Lens hoods?

Discussion in 'Photography Beginners' Forum' started by Mole, Dec 7, 2006.

  1. Mole

    Mole TPF Noob!

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    When do you use a lens hood? Only outdoors in the daylight or all the time?
     
  2. fmw

    fmw No longer a newbie, moving up!

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    All the time. Not only does it shade the front element but it protects the lens as well. Why would you remove it?
     
  3. Sw1tchFX

    Sw1tchFX TPF Noob!

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    Exactly, that and UV filters. If you bump the lens up against something, it protects the front element.
     
  4. Mole

    Mole TPF Noob!

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    Thanks thats the answer I was looking for. None of my lens's have one so (all have filters though) I just wanted to know how important they were. I knew they were good for outdoors but wasn't too sure about indoors and low light conditions.
     
  5. darich

    darich TPF Noob!

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    i have a lens hood for each of my lenses but i rarely use them.
    both lenses have a filter attached that is very rarely removed - a polarizer.

    I find that using a hood is a pain with a polarizer because it can't be rotated with a hood in the way.

    Am i missing an easy way to do it or do you guys have an easy way of rotating a filter at the bottom of a hood??
     
  6. Alex_B

    Alex_B No longer a newbie, moving up!

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    well, depends on the size of your fingers ;)

    but i agree it can be a pain and you always have to be careful not to touch your filter then.

    I think canon hoods for example have a fair amount of space to rotated the polarizer (not really comfty, but ok-ish).. lens hoods form sigma at least to me appear much less ergonomic (but often more sturdy)
     
  7. Puscas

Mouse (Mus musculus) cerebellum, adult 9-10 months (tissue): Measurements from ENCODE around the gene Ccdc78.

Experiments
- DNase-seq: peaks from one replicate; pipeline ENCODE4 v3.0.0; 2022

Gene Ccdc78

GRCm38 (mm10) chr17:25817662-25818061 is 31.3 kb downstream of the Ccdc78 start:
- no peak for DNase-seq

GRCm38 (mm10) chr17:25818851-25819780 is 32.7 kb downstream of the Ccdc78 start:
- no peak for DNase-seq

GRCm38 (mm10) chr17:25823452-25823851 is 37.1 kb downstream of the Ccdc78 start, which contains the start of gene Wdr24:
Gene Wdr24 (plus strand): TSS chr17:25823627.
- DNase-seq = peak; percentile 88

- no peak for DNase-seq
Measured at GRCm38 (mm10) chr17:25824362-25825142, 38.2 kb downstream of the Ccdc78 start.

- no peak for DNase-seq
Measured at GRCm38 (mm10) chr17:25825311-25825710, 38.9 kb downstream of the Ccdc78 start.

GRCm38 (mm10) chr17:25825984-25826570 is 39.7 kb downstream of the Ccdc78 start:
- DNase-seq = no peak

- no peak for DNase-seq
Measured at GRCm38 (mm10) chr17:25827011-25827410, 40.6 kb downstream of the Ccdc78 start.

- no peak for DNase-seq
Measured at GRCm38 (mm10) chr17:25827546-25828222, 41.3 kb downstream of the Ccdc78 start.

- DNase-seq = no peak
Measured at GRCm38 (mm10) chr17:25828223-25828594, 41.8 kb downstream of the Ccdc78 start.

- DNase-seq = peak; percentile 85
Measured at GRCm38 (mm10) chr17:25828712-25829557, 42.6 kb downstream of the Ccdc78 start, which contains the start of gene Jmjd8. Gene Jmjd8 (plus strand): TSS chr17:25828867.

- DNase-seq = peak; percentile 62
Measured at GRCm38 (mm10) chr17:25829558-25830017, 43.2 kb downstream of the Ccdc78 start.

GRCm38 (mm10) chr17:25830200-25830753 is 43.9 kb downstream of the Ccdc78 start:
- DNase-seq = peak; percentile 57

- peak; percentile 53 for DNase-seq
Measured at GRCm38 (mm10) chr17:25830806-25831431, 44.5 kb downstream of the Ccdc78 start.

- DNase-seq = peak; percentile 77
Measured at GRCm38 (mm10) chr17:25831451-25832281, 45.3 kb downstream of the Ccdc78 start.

Puscas TPF Noob!

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    I'm new to this, so this may sound stupid, but if the hood shades the front element, doesn't it in some cases darken the scene?


    what about the idea that an UV filter is glass of lesser quality than your lens. Why - if you're careful ofcourse - should you put that in front of your lens?




    pascal
     
  8. Orgnoi1

    Orgnoi1 TPF Noob!

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    To the first question... your hood actually doesnt effect the light at the subject unless the subject is inside the hood... what it DOES do is add more contrast to shots where there is strong ambient light from above, it also stops stray light rays from hitting the front element from off angles which reduces sunspots...

    To the second question... if you buy decent UV filters you will not notice any serious degration of the image... although where it CAN hurt you is when you are shooting into headlights or other lights... when I shoot my railroad photography I tend to remove the filters since it causes ghosting of the headlights...
     
  9. Puscas

    Puscas TPF Noob!

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    thanx orgnoi1..:thumbup:






    pascal
     
  10. stumpfoot

    stumpfoot TPF Noob!

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    I just bought a hood (my first) and it has a duel thread, I am assuming the first to attach to the lense and the other to attach filters. Cant you just put the filter on first (lets talk polarizers) then the hood, and then you can easily turn the filter. I am new to hoods so please correct me if I'm wrong (it's the only way to learn!)
     
  11. teishu

    teishu TPF Noob!

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    i have to take mine off when using flash else i get a big shadow on my pics..
     
  12. fmw

    fmw No longer a newbie, moving up!

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    Time to get that flash away from the lens. Nothing worse that a flash near the lens.
     

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